Here's hoping that Brad Pitt's presence in "Moneyball" helps the film break through to even non-baseball fans. Even though baseball is the center of the film and terms like OBP and slugging percentage are tossed around, this is a baseball film only in the sense that "The Blind Side" was about football. Baseball provides the backdrop, but you don't need to know the Red Sox from the White Sox to fall deeply into the world of "Moneyball."
Pitt plays Oakland A's general manager Billy Beane, who was himself one of those don't-miss MLB players who somehow missed. Faced with a team that has nowhere near the money of the New York Yankees, he digs for a way to rethink putting together a team. And with help from Ivy League, statistics-obsessed Peter Brand (Jonah Hill, playing a character based on Paul DePodesta, Beane's real-life assistant at the time), he finds it in numbers.
Scouts, the film explains, like traditional ballpark skills — guys who can bunt, steal bases, earn high averages, even look good doing it. But teams like Oakland really only need guys who can get on base, and even the unglamorous walk can help them get there. Together, Beane and Brand dig up a number of players that other teams undervalue and set out to sign them. This is seen as all-but heresy to the longtime A's scouts and employees. Who is this pitcher with the cartoonish delivery? This rejected catcher who has never played first base, but constantly gets on base? There's a near rebellion, but then the A's start winning. And winning. And winning.
"Moneyball" surely simplifies the issues Michael Lewis delves into so well in his 2003 book. If you listen to sports radio at all, you'll hear the complaints — the film neglects three good young pitchers who helped the A's win as much as the new numbers game, the scouts are unfairly maligned, real characters get short shrift. But with Aaron Sorkin as one of the screenwriters, the dialogue flows so well that you barely notice. (Sorkin reportedly broke his nose while reciting dialogue from the film to himself in front of the mirror. Worth it!)
There are some genuinely absorbing scenes, including one featuring real Oakland scouts arguing with Beane about his new plan. You could have stumbled into an ESPN "30 for 30" documentary, and don't ever doubt that the men know their stuff. In another, more traditional-Hollywood scene, Beane and Brand put together a trade by calling multiple team managers in a whiz-bang window of time and pit them against each other without the managers knowing. It's as satisfying and fun to watch as any action scene or car chase, maybe more so.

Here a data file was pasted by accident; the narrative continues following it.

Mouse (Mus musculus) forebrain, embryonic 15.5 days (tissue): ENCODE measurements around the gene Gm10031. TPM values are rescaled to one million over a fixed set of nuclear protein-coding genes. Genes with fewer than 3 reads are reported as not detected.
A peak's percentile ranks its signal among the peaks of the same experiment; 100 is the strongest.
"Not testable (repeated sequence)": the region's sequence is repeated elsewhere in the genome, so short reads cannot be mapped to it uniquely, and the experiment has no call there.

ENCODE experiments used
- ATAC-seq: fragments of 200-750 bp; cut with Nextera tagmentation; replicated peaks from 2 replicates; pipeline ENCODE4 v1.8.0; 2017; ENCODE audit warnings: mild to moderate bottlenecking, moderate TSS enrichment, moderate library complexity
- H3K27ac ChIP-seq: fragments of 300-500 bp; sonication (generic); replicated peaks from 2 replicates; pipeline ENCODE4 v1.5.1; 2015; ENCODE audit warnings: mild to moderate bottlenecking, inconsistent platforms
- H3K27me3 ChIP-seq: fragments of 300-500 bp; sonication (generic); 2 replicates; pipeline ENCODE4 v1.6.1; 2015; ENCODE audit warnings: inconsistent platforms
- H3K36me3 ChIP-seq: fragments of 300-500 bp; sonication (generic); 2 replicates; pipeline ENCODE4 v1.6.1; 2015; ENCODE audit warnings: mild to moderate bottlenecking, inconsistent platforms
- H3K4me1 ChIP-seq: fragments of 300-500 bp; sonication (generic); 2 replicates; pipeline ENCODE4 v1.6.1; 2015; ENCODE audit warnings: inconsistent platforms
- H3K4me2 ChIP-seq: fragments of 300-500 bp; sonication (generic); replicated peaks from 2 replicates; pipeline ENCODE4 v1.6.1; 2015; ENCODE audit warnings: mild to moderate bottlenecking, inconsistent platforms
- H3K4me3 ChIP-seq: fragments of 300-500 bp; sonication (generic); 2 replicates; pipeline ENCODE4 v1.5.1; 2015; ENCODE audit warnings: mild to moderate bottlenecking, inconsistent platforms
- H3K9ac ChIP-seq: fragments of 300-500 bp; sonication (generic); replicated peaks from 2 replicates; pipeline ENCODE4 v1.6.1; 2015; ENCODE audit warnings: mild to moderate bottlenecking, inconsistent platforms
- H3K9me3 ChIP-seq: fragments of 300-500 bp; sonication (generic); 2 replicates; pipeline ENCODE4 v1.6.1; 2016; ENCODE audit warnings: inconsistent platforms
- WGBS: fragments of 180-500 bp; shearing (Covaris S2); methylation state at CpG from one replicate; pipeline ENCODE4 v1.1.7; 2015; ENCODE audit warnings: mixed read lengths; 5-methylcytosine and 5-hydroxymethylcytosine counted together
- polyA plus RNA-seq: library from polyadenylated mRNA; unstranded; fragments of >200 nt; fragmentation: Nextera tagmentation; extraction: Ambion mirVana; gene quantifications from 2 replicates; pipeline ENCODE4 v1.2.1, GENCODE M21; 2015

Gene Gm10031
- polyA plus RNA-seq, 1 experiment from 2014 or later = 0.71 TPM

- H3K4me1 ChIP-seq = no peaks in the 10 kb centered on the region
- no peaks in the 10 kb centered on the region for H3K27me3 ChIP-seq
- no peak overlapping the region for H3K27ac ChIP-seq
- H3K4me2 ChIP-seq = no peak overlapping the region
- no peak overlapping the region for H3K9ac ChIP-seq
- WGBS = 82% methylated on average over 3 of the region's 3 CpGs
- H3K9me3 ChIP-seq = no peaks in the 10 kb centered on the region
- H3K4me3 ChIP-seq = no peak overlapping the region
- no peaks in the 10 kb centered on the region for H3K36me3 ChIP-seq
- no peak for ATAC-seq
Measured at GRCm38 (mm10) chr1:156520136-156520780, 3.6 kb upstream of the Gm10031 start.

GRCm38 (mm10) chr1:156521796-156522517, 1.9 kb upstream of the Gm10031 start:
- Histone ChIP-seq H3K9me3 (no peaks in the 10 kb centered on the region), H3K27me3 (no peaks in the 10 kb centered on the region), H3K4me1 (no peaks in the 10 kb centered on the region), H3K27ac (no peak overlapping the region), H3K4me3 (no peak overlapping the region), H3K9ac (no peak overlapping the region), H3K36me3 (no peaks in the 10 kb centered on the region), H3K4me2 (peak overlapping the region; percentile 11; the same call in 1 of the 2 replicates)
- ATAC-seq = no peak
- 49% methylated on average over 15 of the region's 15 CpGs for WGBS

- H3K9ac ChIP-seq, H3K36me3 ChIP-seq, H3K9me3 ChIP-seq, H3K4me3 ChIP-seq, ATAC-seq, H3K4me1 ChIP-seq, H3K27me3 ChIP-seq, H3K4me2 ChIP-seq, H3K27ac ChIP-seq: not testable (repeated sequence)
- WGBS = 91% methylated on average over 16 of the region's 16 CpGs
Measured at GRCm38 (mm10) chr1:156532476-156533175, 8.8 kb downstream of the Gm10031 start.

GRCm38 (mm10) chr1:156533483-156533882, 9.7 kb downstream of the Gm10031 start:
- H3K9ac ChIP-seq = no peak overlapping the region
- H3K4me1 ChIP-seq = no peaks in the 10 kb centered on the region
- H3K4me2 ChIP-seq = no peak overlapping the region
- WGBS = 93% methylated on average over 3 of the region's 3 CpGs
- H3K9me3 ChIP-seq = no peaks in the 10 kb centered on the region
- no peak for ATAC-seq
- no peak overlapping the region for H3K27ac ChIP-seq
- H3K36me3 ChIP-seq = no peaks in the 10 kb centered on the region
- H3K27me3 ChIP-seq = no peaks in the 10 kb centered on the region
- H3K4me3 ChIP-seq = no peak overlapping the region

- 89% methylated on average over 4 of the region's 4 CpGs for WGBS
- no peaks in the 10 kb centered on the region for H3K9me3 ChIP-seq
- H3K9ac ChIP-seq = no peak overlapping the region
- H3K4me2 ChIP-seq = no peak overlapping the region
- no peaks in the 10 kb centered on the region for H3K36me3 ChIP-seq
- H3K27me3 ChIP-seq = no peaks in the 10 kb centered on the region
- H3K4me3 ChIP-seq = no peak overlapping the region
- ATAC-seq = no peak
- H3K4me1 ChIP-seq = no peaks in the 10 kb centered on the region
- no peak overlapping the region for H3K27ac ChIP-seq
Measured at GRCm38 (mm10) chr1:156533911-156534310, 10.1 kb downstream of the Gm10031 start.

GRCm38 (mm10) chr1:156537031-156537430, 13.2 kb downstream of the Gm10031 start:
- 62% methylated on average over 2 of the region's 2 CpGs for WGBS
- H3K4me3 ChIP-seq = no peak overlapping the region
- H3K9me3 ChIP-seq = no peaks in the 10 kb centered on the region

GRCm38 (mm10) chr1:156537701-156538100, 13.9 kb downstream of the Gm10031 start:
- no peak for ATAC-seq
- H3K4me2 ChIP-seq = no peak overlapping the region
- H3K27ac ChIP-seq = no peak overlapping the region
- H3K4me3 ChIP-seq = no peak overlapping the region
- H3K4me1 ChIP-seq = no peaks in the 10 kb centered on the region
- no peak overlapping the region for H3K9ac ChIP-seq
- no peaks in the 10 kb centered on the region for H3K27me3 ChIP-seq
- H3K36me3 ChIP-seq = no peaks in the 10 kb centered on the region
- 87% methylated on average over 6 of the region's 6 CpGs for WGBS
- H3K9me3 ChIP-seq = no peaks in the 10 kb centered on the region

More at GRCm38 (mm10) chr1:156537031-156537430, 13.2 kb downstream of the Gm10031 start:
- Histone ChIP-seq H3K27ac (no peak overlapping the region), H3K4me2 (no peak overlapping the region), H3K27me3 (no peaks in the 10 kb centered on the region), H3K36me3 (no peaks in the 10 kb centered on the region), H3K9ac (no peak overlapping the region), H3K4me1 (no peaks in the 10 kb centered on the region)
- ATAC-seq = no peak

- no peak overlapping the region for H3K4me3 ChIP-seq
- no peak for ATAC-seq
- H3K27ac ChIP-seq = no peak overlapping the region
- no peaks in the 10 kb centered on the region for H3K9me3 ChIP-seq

Pitt is a natural to play Beane — Beane had it all when he was signed to the majors, and Pitt's pretty much had it all his entire movie career. He's absolutely believable as a guy who's been a star all his life, stumbled, and is now gambling he can get back on top. Scenes with his ex-wife and daughter are a little dull — we keep wanting to get back to the stadium and watch Beane and Brand keep working their system. Hill, who was much chubbier when he made this movie than he is now, plays a little bit of the fat guy nerd stereotype, but a great scene where he has to tell a player he's being traded gives him a nice humanity.
"Moneyball" might not have been made without Brad Pitt as Beane. This is a movie that could have been a tough sell with a less glamorous star. And it's possible it won't make the money of a traditional Pitt romance or action film. Forget that. See it anyway. Take yourself out to the ball game.
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Gael Fashingbauer Cooper is TODAY.com's movies editor.